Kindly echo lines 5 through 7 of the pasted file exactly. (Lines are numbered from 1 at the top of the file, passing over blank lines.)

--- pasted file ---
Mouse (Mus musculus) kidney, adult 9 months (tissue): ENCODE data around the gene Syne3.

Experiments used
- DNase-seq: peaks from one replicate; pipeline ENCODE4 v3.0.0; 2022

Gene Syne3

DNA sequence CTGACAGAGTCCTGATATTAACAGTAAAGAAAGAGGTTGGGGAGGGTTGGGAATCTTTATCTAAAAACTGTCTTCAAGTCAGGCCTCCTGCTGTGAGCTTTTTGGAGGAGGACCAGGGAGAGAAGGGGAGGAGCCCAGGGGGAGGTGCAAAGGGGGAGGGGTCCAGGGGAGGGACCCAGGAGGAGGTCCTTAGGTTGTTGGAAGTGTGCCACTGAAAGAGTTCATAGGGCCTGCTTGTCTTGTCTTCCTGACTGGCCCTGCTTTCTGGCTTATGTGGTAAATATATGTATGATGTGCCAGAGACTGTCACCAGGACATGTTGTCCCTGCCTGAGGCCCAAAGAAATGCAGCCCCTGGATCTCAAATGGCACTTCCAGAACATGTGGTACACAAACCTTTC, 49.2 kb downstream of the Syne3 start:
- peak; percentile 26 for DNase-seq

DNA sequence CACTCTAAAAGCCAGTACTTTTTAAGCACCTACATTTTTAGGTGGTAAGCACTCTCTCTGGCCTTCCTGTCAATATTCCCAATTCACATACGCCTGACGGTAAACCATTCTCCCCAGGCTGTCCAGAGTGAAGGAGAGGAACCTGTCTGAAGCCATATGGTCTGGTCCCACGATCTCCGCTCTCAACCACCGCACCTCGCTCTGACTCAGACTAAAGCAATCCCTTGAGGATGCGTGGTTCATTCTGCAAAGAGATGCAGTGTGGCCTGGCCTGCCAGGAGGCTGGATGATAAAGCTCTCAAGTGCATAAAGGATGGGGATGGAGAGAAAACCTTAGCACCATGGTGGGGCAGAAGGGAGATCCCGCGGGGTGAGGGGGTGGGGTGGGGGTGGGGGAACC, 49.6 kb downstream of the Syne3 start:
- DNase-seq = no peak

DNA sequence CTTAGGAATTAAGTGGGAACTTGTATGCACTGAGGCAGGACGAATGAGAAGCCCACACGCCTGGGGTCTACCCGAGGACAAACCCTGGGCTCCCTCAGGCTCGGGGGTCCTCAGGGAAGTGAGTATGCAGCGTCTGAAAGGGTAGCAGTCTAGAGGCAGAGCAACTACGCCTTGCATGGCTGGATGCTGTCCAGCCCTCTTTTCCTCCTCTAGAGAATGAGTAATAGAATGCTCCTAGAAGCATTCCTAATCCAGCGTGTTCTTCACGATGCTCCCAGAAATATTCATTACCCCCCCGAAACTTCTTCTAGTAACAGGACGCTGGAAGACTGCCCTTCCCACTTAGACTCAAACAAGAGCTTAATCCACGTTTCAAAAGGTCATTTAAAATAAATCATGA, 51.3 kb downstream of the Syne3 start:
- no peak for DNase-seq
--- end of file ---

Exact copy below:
DNA sequence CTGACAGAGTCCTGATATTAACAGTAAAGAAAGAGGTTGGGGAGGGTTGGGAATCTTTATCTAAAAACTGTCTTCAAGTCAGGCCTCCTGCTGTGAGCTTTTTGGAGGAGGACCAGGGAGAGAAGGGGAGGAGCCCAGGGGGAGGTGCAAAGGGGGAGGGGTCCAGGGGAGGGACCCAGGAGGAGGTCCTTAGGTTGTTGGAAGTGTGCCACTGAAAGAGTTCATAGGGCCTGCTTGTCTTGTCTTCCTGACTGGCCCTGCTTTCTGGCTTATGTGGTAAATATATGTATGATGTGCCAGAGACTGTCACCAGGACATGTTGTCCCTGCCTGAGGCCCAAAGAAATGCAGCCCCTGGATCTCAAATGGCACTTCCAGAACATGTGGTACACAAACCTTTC, 49.2 kb downstream of the Syne3 start:
- peak; percentile 26 for DNase-seq

DNA sequence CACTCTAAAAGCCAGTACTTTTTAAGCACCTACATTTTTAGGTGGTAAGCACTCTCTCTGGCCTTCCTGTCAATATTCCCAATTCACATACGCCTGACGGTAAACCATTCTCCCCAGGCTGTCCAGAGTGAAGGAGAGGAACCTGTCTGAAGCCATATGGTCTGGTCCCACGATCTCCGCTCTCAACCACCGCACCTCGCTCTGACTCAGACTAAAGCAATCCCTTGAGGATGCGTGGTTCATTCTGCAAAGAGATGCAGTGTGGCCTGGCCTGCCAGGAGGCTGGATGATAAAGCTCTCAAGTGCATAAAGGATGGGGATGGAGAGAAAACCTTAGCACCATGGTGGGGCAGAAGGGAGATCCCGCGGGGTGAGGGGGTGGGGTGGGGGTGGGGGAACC, 49.6 kb downstream of the Syne3 start: